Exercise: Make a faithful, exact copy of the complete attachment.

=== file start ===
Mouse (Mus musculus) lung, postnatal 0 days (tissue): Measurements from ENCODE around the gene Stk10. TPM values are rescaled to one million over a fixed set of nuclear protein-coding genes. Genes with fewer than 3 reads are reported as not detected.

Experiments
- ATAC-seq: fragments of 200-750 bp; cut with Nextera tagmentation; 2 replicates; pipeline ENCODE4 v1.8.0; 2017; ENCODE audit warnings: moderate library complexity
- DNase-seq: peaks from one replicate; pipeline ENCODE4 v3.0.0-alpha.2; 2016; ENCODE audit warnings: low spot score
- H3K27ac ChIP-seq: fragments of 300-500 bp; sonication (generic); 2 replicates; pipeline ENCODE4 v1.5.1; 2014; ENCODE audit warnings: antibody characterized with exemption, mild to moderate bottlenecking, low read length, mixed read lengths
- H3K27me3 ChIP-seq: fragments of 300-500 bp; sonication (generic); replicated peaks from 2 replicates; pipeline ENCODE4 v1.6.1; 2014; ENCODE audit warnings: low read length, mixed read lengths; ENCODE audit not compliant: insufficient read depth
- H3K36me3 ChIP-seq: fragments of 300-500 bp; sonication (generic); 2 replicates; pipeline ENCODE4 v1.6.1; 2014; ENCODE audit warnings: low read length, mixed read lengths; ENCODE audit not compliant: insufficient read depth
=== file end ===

Mouse (Mus musculus) lung, postnatal 0 days (tissue): Measurements from ENCODE around the gene Stk10. TPM values are rescaled to one million over a fixed set of nuclear protein-coding genes. Genes with fewer than 3 reads are reported as not detected.

Experiments
- ATAC-seq: fragments of 200-750 bp; cut with Nextera tagmentation; 2 replicates; pipeline ENCODE4 v1.8.0; 2017; ENCODE audit warnings: moderate library complexity
- DNase-seq: peaks from one replicate; pipeline ENCODE4 v3.0.0-alpha.2; 2016; ENCODE audit warnings: low spot score
- H3K27ac ChIP-seq: fragments of 300-500 bp; sonication (generic); 2 replicates; pipeline ENCODE4 v1.5.1; 2014; ENCODE audit warnings: antibody characterized with exemption, mild to moderate bottlenecking, low read length, mixed read lengths
- H3K27me3 ChIP-seq: fragments of 300-500 bp; sonication (generic); replicated peaks from 2 replicates; pipeline ENCODE4 v1.6.1; 2014; ENCODE audit warnings: low read length, mixed read lengths; ENCODE audit not compliant: insufficient read depth
- H3K36me3 ChIP-seq: fragments of 300-500 bp; sonication (generic); 2 replicates; pipeline ENCODE4 v1.6.1; 2014; ENCODE audit warnings: low read length, mixed read lengths; ENCODE audit not compliant: insufficient read depth